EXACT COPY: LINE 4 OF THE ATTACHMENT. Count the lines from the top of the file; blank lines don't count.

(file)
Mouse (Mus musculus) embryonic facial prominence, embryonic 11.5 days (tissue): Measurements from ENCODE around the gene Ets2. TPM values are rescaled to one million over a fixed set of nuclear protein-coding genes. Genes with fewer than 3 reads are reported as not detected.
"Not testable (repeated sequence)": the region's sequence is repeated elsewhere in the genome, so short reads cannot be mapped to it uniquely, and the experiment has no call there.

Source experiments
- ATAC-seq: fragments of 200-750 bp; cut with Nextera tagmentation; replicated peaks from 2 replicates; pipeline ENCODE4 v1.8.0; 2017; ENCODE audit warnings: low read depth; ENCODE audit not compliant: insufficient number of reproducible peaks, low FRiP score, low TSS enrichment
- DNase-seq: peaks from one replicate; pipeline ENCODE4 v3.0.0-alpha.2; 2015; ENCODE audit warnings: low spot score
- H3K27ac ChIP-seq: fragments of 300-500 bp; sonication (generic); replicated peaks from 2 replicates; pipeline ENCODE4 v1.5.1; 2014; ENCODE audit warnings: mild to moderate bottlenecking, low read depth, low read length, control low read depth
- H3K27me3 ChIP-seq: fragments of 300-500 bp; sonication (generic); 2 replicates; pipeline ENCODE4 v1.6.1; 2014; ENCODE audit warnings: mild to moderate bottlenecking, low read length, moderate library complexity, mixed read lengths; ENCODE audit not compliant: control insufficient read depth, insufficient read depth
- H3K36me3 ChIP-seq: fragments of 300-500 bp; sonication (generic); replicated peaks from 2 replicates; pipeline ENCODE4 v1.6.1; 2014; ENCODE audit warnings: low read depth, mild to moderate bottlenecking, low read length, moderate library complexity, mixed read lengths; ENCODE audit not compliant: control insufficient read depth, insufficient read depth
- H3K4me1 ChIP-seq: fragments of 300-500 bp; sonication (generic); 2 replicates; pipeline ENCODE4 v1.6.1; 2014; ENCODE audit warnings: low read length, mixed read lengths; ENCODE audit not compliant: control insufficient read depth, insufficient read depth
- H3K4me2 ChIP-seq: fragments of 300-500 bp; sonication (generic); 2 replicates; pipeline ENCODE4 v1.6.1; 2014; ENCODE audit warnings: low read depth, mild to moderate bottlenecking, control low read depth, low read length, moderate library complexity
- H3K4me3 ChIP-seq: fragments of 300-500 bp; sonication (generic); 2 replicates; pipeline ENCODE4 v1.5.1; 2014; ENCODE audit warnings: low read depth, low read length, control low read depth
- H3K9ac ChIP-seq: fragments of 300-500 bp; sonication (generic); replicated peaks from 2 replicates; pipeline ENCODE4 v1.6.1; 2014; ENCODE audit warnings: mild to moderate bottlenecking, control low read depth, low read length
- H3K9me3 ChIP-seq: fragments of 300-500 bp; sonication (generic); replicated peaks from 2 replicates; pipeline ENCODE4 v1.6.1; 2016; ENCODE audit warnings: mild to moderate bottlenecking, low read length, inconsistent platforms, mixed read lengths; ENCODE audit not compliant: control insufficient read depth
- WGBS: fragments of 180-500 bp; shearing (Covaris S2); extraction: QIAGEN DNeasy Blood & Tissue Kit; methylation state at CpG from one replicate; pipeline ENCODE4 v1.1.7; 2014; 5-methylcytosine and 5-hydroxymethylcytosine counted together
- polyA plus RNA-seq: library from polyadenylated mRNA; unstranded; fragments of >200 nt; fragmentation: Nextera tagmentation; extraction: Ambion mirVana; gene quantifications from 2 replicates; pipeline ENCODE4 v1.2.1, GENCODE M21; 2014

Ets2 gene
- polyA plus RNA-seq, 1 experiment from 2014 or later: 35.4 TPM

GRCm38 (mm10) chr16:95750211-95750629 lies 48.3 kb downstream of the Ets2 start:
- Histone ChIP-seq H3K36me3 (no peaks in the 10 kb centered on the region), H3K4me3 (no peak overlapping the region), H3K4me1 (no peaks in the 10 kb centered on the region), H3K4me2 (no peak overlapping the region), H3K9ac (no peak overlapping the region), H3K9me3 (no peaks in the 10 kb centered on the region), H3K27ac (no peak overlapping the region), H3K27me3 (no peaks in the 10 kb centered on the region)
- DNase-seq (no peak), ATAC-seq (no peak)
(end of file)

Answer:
- ATAC-seq: fragments of 200-750 bp; cut with Nextera tagmentation; replicated peaks from 2 replicates; pipeline ENCODE4 v1.8.0; 2017; ENCODE audit warnings: low read depth; ENCODE audit not compliant: insufficient number of reproducible peaks, low FRiP score, low TSS enrichment